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The Sharing Economy : Disruption’s Tragic Flaw

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Opposition everywhere: Taxi drivers in Brussels take action against Uber in early March. Bild: AFP

The case of Uber shows why European companies should not follow the example of their American competitors too closely. It pays to take the needs of customers and contractors into account.

          I. Digital Disruption

          Are Germany and Europe behind the curve in digital disruption? Earlier this year Volkmar Denner, the CEO of Bosch, told the Financial Times:  “Uber is not a revolutionary technology, it’s a business model innovation — and there we are not good enough yet…That’s where I see the biggest threat.” There’s also been quite a lot of material coming out of the European Commission and other sources on the need for more digital disruption in Europe. Is Mr. Denner correct?  Should Germany and Europe imitate the Uber model? Is it a model that will drive economic history?  Will it make our societies more prosperous?  More democratic?

          (German translation: „Die Vorteile der Nachzügler“ von Shoshana Zuboff)

          What does the U.S. experience suggest about the answers to these questions and the wider prospects of the so-called “sharing economy?” Just exactly who is sharing what with whom and who benefits?  Let’s start by examining the key forces driving this disruption.

          First among equals are fundamental changes in consumption that represent a shift from the mass to the individual. We live in a new society of individuals whose needs and demands have been frustrated for decades.  This is no mere cohort effect. Today most of us share an expectation of psychological self determination—the sense that we create ourselves.  Across generations we take for granted that we will design our own lives: family life, work life, religion, sexuality, community, what we eat, how we dress…the list is long.  We no longer simply take these things for granted as handed down from traditions or dictated by conventions. When we are thwarted in these expectations, we smolder and suffer. We yearn for trustworthy channels to these resources, but we are typically disappointed.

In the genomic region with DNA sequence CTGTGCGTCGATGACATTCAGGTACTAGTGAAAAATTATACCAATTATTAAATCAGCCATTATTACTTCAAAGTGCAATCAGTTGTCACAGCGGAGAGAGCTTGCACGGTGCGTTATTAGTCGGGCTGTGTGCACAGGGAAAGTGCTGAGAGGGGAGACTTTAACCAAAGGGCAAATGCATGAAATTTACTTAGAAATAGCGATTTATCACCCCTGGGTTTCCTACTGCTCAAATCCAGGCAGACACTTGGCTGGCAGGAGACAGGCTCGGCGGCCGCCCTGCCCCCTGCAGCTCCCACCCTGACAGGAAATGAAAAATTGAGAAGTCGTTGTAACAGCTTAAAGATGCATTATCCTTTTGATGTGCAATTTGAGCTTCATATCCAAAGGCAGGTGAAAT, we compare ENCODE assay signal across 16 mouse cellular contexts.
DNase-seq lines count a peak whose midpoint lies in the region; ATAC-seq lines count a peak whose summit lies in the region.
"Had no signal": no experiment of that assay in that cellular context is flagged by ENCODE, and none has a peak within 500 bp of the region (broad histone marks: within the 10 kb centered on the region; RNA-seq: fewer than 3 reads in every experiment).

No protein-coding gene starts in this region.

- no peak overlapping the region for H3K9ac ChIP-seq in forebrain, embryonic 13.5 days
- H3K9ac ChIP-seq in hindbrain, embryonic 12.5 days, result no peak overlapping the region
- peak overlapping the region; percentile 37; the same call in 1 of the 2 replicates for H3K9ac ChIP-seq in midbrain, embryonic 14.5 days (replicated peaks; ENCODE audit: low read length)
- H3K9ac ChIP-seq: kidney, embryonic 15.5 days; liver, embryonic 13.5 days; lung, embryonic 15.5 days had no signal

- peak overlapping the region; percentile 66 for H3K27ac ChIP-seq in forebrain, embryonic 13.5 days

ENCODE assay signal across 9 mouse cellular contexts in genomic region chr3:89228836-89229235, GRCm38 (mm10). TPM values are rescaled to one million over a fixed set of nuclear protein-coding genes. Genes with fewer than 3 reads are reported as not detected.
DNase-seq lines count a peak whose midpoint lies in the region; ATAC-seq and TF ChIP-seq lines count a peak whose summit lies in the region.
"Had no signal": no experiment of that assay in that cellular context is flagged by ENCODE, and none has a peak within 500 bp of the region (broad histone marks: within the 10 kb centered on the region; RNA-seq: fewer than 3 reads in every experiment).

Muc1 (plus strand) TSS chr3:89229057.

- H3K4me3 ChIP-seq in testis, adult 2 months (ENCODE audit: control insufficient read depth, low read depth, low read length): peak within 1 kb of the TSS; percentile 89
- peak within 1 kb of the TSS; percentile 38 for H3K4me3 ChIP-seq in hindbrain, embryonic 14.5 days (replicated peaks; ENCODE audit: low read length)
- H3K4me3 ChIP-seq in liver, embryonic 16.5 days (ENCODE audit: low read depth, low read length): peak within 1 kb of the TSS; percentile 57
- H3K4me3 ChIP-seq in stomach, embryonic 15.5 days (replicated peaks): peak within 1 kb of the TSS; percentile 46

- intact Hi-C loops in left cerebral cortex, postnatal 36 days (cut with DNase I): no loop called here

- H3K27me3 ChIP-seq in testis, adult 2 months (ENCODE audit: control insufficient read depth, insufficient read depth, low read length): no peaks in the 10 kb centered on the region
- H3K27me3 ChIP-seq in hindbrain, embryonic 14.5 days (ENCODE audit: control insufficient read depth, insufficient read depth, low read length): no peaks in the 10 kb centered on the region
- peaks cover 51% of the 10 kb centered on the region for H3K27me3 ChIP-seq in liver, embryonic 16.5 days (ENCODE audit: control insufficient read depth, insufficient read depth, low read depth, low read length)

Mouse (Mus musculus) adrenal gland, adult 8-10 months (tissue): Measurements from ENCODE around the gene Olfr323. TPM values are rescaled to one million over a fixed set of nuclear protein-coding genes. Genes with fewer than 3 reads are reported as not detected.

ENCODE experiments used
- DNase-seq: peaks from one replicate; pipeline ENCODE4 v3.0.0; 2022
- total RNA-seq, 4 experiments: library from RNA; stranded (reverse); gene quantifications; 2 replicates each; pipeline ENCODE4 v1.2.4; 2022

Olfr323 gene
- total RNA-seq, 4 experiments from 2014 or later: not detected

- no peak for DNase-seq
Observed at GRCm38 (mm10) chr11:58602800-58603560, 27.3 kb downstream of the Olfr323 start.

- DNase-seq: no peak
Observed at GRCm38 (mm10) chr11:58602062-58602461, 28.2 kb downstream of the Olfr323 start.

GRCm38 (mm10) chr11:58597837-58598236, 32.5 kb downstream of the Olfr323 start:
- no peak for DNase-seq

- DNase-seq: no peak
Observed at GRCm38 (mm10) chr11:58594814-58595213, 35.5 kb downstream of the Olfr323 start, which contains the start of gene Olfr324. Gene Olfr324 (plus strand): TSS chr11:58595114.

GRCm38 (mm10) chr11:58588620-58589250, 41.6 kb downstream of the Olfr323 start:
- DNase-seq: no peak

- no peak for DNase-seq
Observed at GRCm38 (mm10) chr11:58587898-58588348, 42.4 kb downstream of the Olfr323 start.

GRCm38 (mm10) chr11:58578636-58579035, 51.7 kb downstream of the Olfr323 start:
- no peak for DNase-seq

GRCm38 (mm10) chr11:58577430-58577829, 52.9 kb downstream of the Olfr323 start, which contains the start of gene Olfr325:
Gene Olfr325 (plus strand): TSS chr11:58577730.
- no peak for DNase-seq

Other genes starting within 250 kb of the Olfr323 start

A second driving force is the entire assembly of new digital capabilities. Only these technologies finally make it possible to create new market forms that can effectively respond to individuals’ needs at an affordable price.

          Third, most people are looking for convenient access  to the resources they need for effective life. In the U.S. many people are living deeply stressful hectic lives. Two income families are the norm. Most families struggle with childcare, healthcare, and employment security.

          Fourth is the demand for affordability due to stagnating incomes and a retrenchment of consumer credit.  The real wages of U.S. workers have been flat since 1979. Sharp decreases in union representation, the shift to disaggregated global production, the reduction of the labor share — these factors have each contributed to this stagnation.

          Fifth, there is an on-demand labor pool. In US 37% of the working age population, 92 million people, are not permanently employed and appear to have given up seeking full time jobs.  There are many others for whom one paycheck is not enough.

          II. Mutation

          The credo of digital disruption has been conducted under the flag of “creative destruction,” Joseph Schumpeter’s famous fateful phrase!  The destruction rhetoric has been used to legitimate what I think of as the “boys and their toys” theory of history—as if the winning hand in capitalism is about blowing things up with new technology. Schumpeter’s analysis was, in fact, far more nuanced and complex than the current rhetoric suggests.  What did Schumpeter actually say about this process?

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